Friday ∗ 26 Apr 2013

Cheers to “The Graduate”!*

If there’s one play that had everything going against it, it just might be this one. After all, much ado about Cherie Gil playing Mrs. Robinson happened at the launch of Repertory Philippines’ current theater season. And that is to say: Cherie Gil.

She would’ve been perfect. That she isn’t playing Mrs. Robinson in “The Graduate” is like a ghost haunting this production. It goes without saying that I know many people who will decide not to see this play anymore, as a matter of it having lost its original actress.

This is not to say Pinky Marquez doesn’t have it. It’s to say, well, that she had big shoes to fill – even before Gil got into them. This is also to say that there are other reasons to see this production, over and above who was playing Mrs. Robinson.

A setting for sex
Central to this play’s telling is the sex, and as such much of it happens within the confines of one room or other, be it Benjamin’s (Reb Atadero) or a random one at a hotel, be it some girly bar or a room in the middle of Berkeley where Elaine Robinson (Cara Barredo) studies.

Benjamin is a fresh graduate, with the world at his feet, owing to his accomplishments, and yet all he will have on his mind for a stretch of time on that stage is sex.

Sex with Mrs. Robinson to be exact, who seduces the young man, forgetting that he is precisely that: young. At some point Benjamin demands for conversation, and not just sex. At which point it was perfect that he would meet and fall in love with Mrs. Robinson’s daughter Elaine. It doesn’t matter that Mrs. Robinson, the woman he had all but slept with regularly, didn’t approve.

What is also established from the beginning is how this setting, the empty room, the quiet of being alone, is all about Benjamin’s state of mind. He has the world at his feet, but he’s living in his head. He chooses the path of disinterest and ennui.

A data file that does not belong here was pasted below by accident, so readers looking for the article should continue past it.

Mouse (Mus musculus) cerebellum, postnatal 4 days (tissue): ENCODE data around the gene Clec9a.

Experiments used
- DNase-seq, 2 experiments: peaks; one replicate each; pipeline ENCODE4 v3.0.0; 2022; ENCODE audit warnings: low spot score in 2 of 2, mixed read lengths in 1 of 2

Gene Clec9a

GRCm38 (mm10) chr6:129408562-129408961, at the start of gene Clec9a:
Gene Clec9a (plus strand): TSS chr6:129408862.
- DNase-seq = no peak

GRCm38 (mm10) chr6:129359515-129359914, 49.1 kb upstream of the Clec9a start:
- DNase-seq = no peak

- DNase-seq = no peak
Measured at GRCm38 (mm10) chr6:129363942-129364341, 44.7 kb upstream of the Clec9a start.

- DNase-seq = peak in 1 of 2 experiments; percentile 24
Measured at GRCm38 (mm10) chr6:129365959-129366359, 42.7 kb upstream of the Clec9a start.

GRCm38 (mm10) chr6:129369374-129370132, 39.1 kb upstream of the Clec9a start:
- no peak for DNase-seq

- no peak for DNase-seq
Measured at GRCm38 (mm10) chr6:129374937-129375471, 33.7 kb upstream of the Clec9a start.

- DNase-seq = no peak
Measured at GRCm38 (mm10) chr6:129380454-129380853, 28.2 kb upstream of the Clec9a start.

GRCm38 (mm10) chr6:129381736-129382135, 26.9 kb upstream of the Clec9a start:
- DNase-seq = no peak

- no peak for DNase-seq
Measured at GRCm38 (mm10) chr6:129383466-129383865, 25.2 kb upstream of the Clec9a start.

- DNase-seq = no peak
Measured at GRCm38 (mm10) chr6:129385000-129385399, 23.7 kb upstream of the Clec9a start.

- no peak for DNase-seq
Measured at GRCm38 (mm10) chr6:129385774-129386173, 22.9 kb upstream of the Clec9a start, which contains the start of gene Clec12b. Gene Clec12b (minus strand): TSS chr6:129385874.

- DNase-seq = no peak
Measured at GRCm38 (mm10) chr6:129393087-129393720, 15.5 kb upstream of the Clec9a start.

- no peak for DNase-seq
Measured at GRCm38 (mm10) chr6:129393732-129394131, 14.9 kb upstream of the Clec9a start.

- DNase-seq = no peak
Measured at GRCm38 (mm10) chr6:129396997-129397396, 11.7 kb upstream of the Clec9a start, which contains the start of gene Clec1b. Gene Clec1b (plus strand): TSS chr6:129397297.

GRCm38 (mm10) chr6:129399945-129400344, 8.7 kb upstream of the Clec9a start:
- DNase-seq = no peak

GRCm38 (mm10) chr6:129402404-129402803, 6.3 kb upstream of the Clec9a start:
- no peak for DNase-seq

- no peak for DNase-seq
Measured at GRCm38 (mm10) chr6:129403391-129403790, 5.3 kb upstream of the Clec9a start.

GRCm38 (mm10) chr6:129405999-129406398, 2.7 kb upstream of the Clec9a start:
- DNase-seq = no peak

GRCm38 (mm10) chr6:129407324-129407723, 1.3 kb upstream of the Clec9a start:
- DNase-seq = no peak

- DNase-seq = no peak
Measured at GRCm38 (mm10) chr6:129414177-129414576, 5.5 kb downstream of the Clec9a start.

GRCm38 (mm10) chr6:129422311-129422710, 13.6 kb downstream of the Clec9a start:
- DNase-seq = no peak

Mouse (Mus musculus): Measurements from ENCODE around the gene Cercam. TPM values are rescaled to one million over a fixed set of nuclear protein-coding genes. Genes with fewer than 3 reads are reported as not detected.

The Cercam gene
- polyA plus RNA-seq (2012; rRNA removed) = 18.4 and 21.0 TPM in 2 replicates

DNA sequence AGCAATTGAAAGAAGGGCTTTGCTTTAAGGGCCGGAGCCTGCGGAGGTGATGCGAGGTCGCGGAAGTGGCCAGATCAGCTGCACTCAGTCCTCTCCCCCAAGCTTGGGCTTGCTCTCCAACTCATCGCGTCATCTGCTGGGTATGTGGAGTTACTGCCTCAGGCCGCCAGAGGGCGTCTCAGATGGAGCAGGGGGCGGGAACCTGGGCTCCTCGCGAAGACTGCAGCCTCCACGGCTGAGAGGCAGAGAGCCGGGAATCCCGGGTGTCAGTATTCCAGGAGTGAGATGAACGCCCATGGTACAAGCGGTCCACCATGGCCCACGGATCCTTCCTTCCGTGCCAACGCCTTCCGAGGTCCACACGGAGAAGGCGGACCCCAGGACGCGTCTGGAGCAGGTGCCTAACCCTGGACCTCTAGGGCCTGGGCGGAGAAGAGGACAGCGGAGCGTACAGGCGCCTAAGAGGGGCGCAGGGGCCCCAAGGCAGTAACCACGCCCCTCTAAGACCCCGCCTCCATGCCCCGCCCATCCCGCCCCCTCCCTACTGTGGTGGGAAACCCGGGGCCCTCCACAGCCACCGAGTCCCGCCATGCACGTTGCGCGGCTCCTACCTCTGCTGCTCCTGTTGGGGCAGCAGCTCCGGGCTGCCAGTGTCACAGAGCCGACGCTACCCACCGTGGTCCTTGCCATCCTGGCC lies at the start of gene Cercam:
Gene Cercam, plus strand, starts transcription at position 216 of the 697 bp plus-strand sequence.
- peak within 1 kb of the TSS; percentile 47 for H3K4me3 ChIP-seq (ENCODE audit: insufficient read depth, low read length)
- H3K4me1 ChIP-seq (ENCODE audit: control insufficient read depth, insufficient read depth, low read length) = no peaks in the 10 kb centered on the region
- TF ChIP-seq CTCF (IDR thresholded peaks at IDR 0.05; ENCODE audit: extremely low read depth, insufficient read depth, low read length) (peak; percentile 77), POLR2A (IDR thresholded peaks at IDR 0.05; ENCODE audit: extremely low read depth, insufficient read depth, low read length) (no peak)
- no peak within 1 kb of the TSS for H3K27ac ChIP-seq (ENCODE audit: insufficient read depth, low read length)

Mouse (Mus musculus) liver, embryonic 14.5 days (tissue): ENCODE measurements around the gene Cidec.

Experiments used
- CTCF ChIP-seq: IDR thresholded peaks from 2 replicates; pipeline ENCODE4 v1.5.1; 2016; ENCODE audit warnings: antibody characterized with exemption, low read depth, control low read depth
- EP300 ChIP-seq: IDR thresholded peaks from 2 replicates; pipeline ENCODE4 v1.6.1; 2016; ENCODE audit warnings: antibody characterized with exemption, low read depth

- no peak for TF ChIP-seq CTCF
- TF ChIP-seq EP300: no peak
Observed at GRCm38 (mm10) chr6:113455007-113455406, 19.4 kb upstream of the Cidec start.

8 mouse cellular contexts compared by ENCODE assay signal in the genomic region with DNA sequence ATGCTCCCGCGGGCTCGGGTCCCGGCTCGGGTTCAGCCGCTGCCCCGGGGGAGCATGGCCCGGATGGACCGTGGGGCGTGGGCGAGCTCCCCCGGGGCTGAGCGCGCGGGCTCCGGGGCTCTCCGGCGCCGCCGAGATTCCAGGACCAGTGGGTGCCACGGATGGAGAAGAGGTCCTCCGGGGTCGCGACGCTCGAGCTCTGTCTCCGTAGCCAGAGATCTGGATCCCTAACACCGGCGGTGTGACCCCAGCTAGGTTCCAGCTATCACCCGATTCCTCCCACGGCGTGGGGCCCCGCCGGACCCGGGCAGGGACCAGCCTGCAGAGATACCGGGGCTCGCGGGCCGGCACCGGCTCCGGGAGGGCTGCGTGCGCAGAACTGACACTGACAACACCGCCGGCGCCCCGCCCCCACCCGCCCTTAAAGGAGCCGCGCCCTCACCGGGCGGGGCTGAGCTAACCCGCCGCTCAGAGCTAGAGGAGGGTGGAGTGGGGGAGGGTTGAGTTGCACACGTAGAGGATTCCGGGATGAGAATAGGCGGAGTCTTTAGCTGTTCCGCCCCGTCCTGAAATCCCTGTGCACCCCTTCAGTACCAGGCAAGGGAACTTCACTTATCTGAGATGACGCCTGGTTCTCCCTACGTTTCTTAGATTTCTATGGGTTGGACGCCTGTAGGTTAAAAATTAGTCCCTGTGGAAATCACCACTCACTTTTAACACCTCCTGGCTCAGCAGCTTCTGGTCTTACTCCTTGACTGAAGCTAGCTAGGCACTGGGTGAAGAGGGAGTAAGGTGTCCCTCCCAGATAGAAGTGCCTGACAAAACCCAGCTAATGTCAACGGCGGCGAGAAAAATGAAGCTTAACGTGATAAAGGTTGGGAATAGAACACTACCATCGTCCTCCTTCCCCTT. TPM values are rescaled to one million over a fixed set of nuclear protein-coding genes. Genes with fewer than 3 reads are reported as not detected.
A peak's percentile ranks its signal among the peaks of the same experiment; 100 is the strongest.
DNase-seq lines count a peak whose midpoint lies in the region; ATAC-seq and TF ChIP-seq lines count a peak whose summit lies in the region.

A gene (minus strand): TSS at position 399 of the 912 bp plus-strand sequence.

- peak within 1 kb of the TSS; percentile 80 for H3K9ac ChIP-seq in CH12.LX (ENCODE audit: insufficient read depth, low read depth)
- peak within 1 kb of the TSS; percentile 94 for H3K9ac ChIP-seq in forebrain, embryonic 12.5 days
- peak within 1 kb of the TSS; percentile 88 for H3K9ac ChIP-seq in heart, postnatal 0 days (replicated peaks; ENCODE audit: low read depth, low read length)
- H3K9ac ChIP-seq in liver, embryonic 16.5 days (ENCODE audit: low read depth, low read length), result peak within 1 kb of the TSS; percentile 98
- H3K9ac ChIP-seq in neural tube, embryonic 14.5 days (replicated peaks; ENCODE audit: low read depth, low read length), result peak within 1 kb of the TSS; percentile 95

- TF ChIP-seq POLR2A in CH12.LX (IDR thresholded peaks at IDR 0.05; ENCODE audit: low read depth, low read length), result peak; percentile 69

And yet in this play Benjamin is also nothing but a young adult man, alone in his room mostly, a song in his head on repeat.

The setting for this indecision, for this plateau in Benjamin’s life, is a stage with a moving bed. It is no surprise of course, given the sex, but what works for this production is that even when that bed is cloaked in darkness, it becomes a shadow, a foreboding, of what it is that will ultimately matter – and no, it’s not just the sex that’s to be had on that piece of furniture.

Alongside the set of many doors, without fixed entrances and exits, with only light streaming in, and possibility in the act of leaving and arriving, the set becomes Benjamin himself. That is, it has no answers save for its moving parts. And in the end what becomes important is everything else that can be done on that bed. It is possibility that would change Benjamin. But too, there was romance.

Oh, the confusion!
While Benjamin is at the center of this narrative, it is Mr. and Mrs. Robinson, as it is Benjamin’s parents the Braddocks, and Elaine, who become fodder for his discontent and disillusion, and who end up navigating one end of that stage to another. Granted that Mrs. Robinson does seduce Benjamin, in the end and ultimately it is Benjamin that allows for this story’s unraveling, where his indecision evolves into the decision to go after Elaine, full throttle.

And no, he doesn’t think of repercussions, or of consequences, and here Benjamin’s actions become nothing but romantic. The irony of course is in the fact that once Benjamin is clear about what he wants, the adults around him become unsettled, and this allows for the confusion on that stage.